and the right to privacy (which includes the right to scrutiny-free relationships) are tempted to make a major exception where invidious discrimination is concerned. The philosophical libertarian, in contrast, distinguishes carefully between persecution and discrimination and while prohibiting the former with all the force of the law and the state, leaves the latter subject to moral opprobrium by the citizenry and to the powerful rectifying institutions of the marketplace.
Social libertarians also might advocate that employers not be allowed to test employees for drugs or truthfulness and that landlords not be allowed to prohibit cohabitation, kids, pets, or washing machines. Both landlords and employers, they advocate, should be required to act neutrally to any attribute of tenants or em ployees, respectively, that is not relevant to tenancy and employment, respectively.
Arguments similar to those made about employers and landlords were made, and were almost totally successful, about the stewardship function of colleges and universities toward their students, and for such public accommodations as mass transit, restaurants, and the like.
In each of the above cases, although freedom of choice is clearly contracted, the choices available to the advocates of state action have equally clearly been substantially expanded, albeit at the expense of those whose freedom of choice has been contracted. This point is one which causes some anguish for the consistent proponent of liberty, for it is undoubtedly true that in many instances we are prevented from acting as we like or required to act in ways we do not like, even though no coercion is involved.
Yet both the employer’s terms and the landlord’s terms, as irrational, onerous, or even immoral as they may be, and as little as we wish to defend them, are tacitly accepted by the employee and the tenant in staying on at the job or in the apartment. What social libertarians would do, in essence, is replace the criterion of liberty with one of relevance and reasonableness. If there are not good and sufficient reasons for the conditions attached to the job or the tenancy, they advocate that it must not be allowed to stand.
Furthermore, social libertarians argue, if socialized libertarianism is rejected on the ground that continuance in a position is tacit acceptance, why not try the principle one step further and respond that the coercive powers of the state are also tacitly accepted by anyone continuing to live within its borders?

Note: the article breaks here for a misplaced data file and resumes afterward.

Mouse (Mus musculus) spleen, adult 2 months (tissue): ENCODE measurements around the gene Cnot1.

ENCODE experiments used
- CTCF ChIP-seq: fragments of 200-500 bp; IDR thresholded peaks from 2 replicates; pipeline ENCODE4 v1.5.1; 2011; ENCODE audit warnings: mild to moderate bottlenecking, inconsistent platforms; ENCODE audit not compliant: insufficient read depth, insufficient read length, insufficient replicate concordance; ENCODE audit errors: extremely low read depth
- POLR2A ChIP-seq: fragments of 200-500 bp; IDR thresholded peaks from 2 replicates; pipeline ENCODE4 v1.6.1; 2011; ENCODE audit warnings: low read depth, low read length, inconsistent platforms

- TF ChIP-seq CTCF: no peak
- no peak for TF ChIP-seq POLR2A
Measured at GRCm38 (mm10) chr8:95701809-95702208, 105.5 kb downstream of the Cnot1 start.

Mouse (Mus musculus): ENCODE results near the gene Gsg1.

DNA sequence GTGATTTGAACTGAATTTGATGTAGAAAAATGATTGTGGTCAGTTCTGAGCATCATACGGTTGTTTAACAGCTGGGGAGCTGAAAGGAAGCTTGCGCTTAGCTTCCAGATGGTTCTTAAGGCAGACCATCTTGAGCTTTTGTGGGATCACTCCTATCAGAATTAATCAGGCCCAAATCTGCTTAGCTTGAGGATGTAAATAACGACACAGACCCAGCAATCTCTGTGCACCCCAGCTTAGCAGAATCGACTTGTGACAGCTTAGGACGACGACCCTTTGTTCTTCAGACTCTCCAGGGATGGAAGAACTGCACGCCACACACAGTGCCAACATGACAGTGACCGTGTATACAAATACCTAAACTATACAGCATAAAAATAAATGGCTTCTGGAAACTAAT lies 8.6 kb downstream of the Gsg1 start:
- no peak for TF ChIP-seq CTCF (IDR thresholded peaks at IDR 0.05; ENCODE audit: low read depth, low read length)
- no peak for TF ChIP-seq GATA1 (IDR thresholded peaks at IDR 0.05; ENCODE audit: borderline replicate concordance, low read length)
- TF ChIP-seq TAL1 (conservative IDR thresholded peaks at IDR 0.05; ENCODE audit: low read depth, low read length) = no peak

if there is a weakness with philosophical libertarianism, the social libertarian continues, it is the narrowness of the definition of coercion. In their view, the employer or the landlord does exercise a form of coercion and one which is best prevented by coercion from the state.
These are serious objections which must be addressed and which present difficulties for anyone who has ever held a job or a tenancy with irrelevant conditions (who has not?) or who has been denied a job or a tenancy for irrelevant reasons.
The best response, though, is a simple question: “Irrelevant to whom?” Or, “Reasons not thought good and sufficient by whom?” Obviously not to the employer or the landlord whose liberty it is proposed to limit and whose property it is proposed to regulate. Furthermore, if the employer or landlord is wrong about the relevance of his conditions, as is sometimes surely the case, the market will exact penalties in higher salaries, lower rents, and the like. Moreover, such an analysis does not even consider all the harmful side effects of the state’s entering the picture, including the often-realized potential for the state to become the final arbiter of what constitutes good and sufficient reasons and what is or is not relevant to what, thus placing the state in effective control over housing and employment, an inevitable outcome that a social libertarian would surely deplore.
Finally, the tacit acceptance of a property owner’s conditions—whether the ownership is of a corporation or of rental housing—is not akin to the state’s claim over its resident citizens. The state does have sovereignty—a monopoly on the retaliatory use of force within its borders—but it lacks, or should lack, ownership—a monopoly on the control and use of the property within its borders. Ownership arises by what Harvard philosopher Robert Nozick has called “the entitlement theory,” which dates back to John Locke. Sovereignty does not properly confer ownership, and in those politics where it is taken to include ownership, there is and can be no liberty. And that is a tragedy which should convince the proponent of socialized libertarianism to acquire a taste for philosophical libertarianism and, despite the temptation, not to compromise so sacred a principle as liberty for an expanded notion of freedom that must diminish the very liberty in whose name it is promoted. 
10. Friedrich A. Hayek deals with this stubborn issue head-on in “Coercion and the State,” The Constitution of Liberty (South Bend, Indiana: Gateway Editions, 1972), Chapter 9, pp. 133-147. Space considerations prevent our recapitulating Hayek’s discussion; nevertheless, his insight is essential for the philosophical libertarian concerned with the essential principles of liberty, which, with Hayek, we take as “the absence of coercion.”